Virtuous cycle

Bartlomiej Owczarek weblog

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Strategy as a cost

Bret Taylor, ex-Googler, on “cost” of strategy in larger organizations:

With 70 people the odds that two people are working on the same thing are probably pretty low. With 17,000, it’s almost a 100% that two or three people will be working on the same idea, or at least very similar ideas, at different parts of the organization. I think there is a certain amount of cost to just coordinating that activity. I’ve been really impressed with how Google has been able to scale, but inherently it has to change – just because there’s that coordination cost.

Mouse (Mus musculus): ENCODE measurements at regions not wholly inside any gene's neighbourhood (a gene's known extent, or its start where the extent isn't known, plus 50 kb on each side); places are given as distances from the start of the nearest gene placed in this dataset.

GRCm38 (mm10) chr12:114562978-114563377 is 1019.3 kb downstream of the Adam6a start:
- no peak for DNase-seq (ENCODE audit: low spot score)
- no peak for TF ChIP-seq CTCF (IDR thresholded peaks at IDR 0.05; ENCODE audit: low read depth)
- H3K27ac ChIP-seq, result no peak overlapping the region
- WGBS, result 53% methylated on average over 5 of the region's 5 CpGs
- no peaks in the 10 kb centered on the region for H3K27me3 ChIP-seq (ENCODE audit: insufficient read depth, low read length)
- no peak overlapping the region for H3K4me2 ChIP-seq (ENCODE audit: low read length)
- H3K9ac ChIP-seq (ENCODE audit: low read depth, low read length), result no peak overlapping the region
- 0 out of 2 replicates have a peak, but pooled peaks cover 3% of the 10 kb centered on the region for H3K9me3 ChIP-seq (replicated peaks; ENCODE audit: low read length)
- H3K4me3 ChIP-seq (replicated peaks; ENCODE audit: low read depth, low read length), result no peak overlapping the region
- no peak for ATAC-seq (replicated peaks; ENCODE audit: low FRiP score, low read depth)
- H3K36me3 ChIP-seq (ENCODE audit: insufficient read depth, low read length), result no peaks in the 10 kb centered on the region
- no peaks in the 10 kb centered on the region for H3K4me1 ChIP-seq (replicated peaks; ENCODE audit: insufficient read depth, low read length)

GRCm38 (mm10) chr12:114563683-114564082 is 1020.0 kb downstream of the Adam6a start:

I think some bloggers call it “strategy tax.” You know, when you grow, your strategy becomes more and more important, and it taxes sort of everything you do a little bit… because everything you do, it strays from that strategy. You know, there’s a huge cost to that. Whereas I think for smaller companies, the strategy is less well-defined, or certainly the impact of straying from it is much lower.

Startups are adaptive, as friend told me last weekend, when worthy people come together to realize something, even if the first idea doesn’t work, they are always going to figure out a promising alternative (but first you have to make a jump in any case).